Thus, an alternative method of dealing with international diplomacy emerged in the face of the hypocrisy and impotence of traditional so-called rational diplomacy. The policy was one of disruption rather than a rational and systematic use of diplomacy to reduce the threat of war and the misuse of children. The gamble was introducing a controlled wildfire rather than continue the stalemate of a growing cold war between enemies, such as the Israelis and the Palestinians. For that was the source of the real danger, not the fulminations of Iran nor the resort to violence of Hamas.

Hamas was on the verge of being domesticated. The risk had to be taken to bring even Hamas under the auspices of the PA back to the negotiation table without Hamas retaining a veto. Advantage had to be taken of the new willingness of Saudi Arabia to use power and not just financial influence to gain traction in its competition with Iran. Advantage had to be taken of the new security needs of Egypt for Israeli support to stop the extremists in the Sinai. Advantage had to be taken of the declining power of Turkey in the region even as the Turkish voice had grown ever louder and shriller in its denunciations of Israel. Advantage had to be taken of the continuing decline of the status of a PA controlled by the PLO rather than the newly-born extremists.

World, get off your butts. The stalemate up to now only promised future disaster. The Israeli-Palestinian conflict was indeed a keg waiting to explode. That was all the more reason to light a controlled fire to divert the path of the flames away from such a potential explosion. After an initial controlled fire, after a cooling off period, after secret support and actions now by key Arab countries, after America sent a clear message that the status quo and complacency were no longer tolerable, after the U.S. had once again assumed real leadership on the peace issue and gave up on the illusion that international cooperation was a prerequisite to a breakthrough, the latter stance favouring the Palestinians and disadvantaging the Israelis, and only after the 1947 UN partition resolution decisions had been buried as a reference point, only then could the problem of Jerusalem be settled.

America was indeed signalling that the problem would be resolved in favour of the Israelis even as it reiterated that all parties had to come to the table without preconditions. The context on the ground had changed. Tiny Israel had emerged as a world economic power and as a regional military power. More and more, Israel was being accepted for what it had become. The participation of the IDF in military cooperation in Cyprus was simply an indicator of this change. Traditional diplomatic ambiguity and equivocation, that had always been the order of the day internationally, had to be buried alongside Palestinian dreams that it could and would inherit the Old City. Israeli expansionism had to be stopped, but the international benediction of mythical reversibility had to be buried as well.

Did the Trump initiative offer clarity based on a deep strategy or was it a toss of the dice when rationality has proven to be impotent? In traditional diplomacy, equivocation rather than clarity is highly valued. But equivocation in this situation would mean a clear signal (that the Palestinians could not eventually win the day) could not be sent to the Palestinians, for such a message would likely trigger escalating initiatives in the same direction. However, the gamble also meant that if Palestinian intransigence was deemed counter-productive, this would just reinforce it and thereby create more of a long-term concern for Israel.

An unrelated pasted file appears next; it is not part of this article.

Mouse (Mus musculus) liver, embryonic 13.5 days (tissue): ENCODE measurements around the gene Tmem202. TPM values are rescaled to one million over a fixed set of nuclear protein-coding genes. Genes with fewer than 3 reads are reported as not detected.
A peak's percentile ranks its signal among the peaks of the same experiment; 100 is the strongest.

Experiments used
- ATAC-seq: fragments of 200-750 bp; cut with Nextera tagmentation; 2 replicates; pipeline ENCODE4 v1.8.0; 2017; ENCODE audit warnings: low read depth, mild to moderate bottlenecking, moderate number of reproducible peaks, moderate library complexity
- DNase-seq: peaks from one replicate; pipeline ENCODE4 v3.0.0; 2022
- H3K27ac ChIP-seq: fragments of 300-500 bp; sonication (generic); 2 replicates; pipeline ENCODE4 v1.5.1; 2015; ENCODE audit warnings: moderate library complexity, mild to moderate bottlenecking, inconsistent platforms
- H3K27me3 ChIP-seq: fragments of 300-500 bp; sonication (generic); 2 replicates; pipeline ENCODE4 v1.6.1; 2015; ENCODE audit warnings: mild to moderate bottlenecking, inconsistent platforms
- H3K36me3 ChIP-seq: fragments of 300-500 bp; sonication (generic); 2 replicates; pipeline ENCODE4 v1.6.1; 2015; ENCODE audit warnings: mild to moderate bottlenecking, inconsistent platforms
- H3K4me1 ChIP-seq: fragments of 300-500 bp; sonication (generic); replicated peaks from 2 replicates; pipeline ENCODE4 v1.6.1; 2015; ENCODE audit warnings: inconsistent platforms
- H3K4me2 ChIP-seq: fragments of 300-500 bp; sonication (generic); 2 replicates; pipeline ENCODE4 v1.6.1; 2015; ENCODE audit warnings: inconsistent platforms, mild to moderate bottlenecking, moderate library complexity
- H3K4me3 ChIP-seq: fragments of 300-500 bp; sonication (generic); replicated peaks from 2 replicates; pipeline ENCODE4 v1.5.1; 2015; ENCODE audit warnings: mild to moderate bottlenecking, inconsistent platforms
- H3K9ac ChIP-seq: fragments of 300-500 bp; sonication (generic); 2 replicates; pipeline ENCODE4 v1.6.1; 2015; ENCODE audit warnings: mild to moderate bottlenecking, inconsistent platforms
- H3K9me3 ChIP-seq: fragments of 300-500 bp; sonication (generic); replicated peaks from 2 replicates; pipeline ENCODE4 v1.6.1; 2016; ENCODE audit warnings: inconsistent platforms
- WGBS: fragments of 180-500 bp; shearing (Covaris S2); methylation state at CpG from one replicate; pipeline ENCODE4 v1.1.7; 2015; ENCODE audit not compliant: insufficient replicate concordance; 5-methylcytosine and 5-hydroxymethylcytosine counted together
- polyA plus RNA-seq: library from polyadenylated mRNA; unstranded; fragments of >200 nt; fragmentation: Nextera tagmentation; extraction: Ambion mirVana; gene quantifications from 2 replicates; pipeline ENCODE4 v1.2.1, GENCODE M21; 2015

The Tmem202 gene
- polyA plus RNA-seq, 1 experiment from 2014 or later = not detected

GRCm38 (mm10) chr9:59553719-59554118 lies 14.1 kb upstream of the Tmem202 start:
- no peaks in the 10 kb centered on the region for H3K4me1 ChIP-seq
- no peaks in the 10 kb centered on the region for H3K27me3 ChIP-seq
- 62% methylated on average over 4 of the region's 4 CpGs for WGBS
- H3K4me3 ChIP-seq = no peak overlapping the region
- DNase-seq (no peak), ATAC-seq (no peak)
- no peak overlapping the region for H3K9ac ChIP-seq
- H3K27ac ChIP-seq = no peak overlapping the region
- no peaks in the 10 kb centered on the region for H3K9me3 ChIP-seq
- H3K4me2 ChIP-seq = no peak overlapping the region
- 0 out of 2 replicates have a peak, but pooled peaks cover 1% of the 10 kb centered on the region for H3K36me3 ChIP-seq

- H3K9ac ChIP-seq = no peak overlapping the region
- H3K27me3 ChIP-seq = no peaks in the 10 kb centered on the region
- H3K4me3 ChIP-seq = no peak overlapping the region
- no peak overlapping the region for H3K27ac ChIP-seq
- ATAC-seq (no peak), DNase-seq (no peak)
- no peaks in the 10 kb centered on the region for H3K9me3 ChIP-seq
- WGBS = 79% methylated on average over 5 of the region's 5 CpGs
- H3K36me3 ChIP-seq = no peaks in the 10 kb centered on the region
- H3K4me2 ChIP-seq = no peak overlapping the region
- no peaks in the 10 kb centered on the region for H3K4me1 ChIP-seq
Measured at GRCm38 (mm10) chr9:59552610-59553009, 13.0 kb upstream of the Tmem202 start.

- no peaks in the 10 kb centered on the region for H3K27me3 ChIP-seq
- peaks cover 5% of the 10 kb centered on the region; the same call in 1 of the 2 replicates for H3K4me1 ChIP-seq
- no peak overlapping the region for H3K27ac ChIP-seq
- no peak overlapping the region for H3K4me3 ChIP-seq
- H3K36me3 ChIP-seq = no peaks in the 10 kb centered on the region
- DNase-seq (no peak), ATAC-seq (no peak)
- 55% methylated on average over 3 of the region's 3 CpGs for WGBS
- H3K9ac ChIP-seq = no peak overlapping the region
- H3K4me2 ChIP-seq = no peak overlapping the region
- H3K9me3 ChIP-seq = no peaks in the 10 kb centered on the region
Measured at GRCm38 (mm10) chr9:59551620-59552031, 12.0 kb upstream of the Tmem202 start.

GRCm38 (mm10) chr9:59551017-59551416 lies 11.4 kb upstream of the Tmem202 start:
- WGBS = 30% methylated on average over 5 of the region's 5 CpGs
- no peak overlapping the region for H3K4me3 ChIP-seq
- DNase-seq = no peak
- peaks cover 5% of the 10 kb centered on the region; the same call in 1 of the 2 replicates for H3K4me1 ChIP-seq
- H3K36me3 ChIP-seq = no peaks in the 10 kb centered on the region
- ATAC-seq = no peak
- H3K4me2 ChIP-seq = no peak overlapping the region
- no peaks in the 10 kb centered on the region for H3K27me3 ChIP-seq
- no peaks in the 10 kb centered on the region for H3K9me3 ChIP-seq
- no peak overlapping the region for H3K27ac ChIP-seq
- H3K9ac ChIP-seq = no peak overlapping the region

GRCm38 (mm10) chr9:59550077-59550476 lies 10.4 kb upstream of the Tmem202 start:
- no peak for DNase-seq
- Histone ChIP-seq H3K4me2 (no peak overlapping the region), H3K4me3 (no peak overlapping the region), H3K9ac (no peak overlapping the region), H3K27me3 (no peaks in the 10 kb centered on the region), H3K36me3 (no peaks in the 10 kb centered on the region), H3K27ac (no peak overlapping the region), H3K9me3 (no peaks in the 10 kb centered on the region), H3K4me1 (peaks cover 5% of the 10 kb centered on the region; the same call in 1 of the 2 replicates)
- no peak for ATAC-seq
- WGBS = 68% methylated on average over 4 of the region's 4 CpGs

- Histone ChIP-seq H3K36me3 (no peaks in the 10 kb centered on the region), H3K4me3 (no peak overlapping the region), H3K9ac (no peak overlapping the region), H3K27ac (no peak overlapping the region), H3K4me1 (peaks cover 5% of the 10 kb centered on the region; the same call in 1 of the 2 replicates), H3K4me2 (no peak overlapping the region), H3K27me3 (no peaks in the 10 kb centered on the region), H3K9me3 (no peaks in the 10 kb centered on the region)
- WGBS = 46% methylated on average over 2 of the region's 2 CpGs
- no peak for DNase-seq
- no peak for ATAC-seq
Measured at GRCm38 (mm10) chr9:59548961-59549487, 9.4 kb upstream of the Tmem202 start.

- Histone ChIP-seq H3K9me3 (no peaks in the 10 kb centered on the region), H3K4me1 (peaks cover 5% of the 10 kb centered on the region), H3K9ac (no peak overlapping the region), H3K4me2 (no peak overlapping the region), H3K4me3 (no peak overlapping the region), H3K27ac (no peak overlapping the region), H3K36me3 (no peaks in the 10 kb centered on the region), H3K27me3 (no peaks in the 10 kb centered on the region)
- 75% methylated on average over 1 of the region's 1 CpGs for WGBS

Rather than refocusing on the two-state solution, disruption might force the Palestinians, as Saeb Erekat prophesied, to give up on the two-state solution and now push for equal rights for all Palestinians in the territory between the Jordan River and the Mediterranean Sea. By sending the sham of a peace process and the vision of a two-state solution to the ash heap of history, the one-state solution might gain real traction even if the U.S. finally formally adopted the two-state solution as the preferred outcome. Would the game then be worth it if that was a likely or even possible outcome?

However, if Donald Trump’s mode of acting was aberrant, was intentionally non-rational, was driven by instinct rather than a rational and deliberative approach, was a belief resting on years of experience in defying conventional wisdom, then disruption as a mode of diplomacy could become the order of the day. If the Trump administration has deliberately abandoned cautious regional and international diplomacy, is the above then the rationale for the employment of irrationality?

What I believe has occurred is that James Mattis as Secretary of Defense, Mike Pompeo as Director of the Central Intelligence Agency (CIA) and Rex Tillerson as Secretary of State, all openly opposed Trump fulfilling his promise to move the American embassy to Jerusalem. Jared Kushner himself had urged caution. Tillerson, Mattis and Pompeo privately urged Trump to reconsider recognition of Jerusalem’s capital while Kushner and even Jason Greenblatt asked to delay the embassy move.

But no one can stop Donald Trump when he is on a tear. The use of disruptive international diplomacy had the added advantage of serving as a distraction from the Mueller inquiry. Tillerson, the Director of the CIA, Trump’s Defence Secretary and even his son-in-law went to work to massage an irrational initiative and cover it with a patina of rationality. Hence the well-crafted and nuanced policy statement. Hence the reading from the monitors. The principles behind the rational approach to international diplomacy were married to disruptive methods. What an unholy marriage! How could the two methods work together on the operational level when the premises were so disparate?

Rational Diplomacy                           Disruptive Diplomacy

The Primacy of National Interests    Personal Preferences Prevail

Emphasis on Diplomacy                       Emphasis on Pronouncements from

on High